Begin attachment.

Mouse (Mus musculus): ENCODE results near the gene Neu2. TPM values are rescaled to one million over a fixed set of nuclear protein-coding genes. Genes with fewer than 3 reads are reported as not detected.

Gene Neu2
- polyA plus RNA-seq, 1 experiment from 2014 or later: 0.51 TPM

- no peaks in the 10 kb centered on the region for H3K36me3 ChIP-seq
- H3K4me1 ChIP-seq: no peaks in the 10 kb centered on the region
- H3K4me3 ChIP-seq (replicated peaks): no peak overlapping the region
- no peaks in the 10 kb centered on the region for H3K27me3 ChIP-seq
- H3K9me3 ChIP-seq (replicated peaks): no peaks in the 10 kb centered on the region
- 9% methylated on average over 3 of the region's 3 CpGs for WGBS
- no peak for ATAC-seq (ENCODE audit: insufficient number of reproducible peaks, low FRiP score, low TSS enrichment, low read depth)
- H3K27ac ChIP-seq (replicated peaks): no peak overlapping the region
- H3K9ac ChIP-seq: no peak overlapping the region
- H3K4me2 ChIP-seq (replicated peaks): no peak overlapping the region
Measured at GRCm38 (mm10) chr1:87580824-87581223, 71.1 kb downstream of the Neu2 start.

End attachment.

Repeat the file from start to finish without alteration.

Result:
Mouse (Mus musculus): ENCODE results near the gene Neu2. TPM values are rescaled to one million over a fixed set of nuclear protein-coding genes. Genes with fewer than 3 reads are reported as not detected.

Gene Neu2
- polyA plus RNA-seq, 1 experiment from 2014 or later: 0.51 TPM

- no peaks in the 10 kb centered on the region for H3K36me3 ChIP-seq
- H3K4me1 ChIP-seq: no peaks in the 10 kb centered on the region
- H3K4me3 ChIP-seq (replicated peaks): no peak overlapping the region
- no peaks in the 10 kb centered on the region for H3K27me3 ChIP-seq
- H3K9me3 ChIP-seq (replicated peaks): no peaks in the 10 kb centered on the region
- 9% methylated on average over 3 of the region's 3 CpGs for WGBS
- no peak for ATAC-seq (ENCODE audit: insufficient number of reproducible peaks, low FRiP score, low TSS enrichment, low read depth)
- H3K27ac ChIP-seq (replicated peaks): no peak overlapping the region
- H3K9ac ChIP-seq: no peak overlapping the region
- H3K4me2 ChIP-seq (replicated peaks): no peak overlapping the region
Measured at GRCm38 (mm10) chr1:87580824-87581223, 71.1 kb downstream of the Neu2 start.